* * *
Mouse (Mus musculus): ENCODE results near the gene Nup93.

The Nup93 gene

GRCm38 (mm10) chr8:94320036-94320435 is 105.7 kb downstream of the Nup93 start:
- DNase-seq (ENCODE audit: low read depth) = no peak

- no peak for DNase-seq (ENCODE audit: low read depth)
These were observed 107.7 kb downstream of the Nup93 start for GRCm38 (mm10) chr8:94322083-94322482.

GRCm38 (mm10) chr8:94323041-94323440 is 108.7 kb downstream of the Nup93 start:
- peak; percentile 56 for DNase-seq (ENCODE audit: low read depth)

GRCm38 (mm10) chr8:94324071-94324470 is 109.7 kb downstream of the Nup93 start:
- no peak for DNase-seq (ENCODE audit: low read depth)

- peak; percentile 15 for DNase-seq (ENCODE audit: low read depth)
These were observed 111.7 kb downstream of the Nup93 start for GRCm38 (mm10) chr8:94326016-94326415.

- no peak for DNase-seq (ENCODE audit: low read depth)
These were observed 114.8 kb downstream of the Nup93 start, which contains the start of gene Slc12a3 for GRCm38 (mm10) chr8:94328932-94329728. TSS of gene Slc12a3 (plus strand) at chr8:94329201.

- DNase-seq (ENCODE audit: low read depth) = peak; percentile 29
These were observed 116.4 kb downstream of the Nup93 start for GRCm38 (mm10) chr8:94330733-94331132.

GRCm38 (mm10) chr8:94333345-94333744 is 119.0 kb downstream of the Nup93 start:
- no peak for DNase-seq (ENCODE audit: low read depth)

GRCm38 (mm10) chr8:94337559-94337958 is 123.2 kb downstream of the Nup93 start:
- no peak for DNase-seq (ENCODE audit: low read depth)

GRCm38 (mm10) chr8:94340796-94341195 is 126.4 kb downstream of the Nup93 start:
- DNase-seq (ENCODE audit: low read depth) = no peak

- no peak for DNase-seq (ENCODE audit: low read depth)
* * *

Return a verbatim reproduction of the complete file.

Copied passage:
Mouse (Mus musculus): ENCODE results near the gene Nup93.

The Nup93 gene

GRCm38 (mm10) chr8:94320036-94320435 is 105.7 kb downstream of the Nup93 start:
- DNase-seq (ENCODE audit: low read depth) = no peak

- no peak for DNase-seq (ENCODE audit: low read depth)
These were observed 107.7 kb downstream of the Nup93 start for GRCm38 (mm10) chr8:94322083-94322482.

GRCm38 (mm10) chr8:94323041-94323440 is 108.7 kb downstream of the Nup93 start:
- peak; percentile 56 for DNase-seq (ENCODE audit: low read depth)

GRCm38 (mm10) chr8:94324071-94324470 is 109.7 kb downstream of the Nup93 start:
- no peak for DNase-seq (ENCODE audit: low read depth)

- peak; percentile 15 for DNase-seq (ENCODE audit: low read depth)
These were observed 111.7 kb downstream of the Nup93 start for GRCm38 (mm10) chr8:94326016-94326415.

- no peak for DNase-seq (ENCODE audit: low read depth)
These were observed 114.8 kb downstream of the Nup93 start, which contains the start of gene Slc12a3 for GRCm38 (mm10) chr8:94328932-94329728. TSS of gene Slc12a3 (plus strand) at chr8:94329201.

- DNase-seq (ENCODE audit: low read depth) = peak; percentile 29
These were observed 116.4 kb downstream of the Nup93 start for GRCm38 (mm10) chr8:94330733-94331132.

GRCm38 (mm10) chr8:94333345-94333744 is 119.0 kb downstream of the Nup93 start:
- no peak for DNase-seq (ENCODE audit: low read depth)

GRCm38 (mm10) chr8:94337559-94337958 is 123.2 kb downstream of the Nup93 start:
- no peak for DNase-seq (ENCODE audit: low read depth)

GRCm38 (mm10) chr8:94340796-94341195 is 126.4 kb downstream of the Nup93 start:
- DNase-seq (ENCODE audit: low read depth) = no peak

- no peak for DNase-seq (ENCODE audit: low read depth)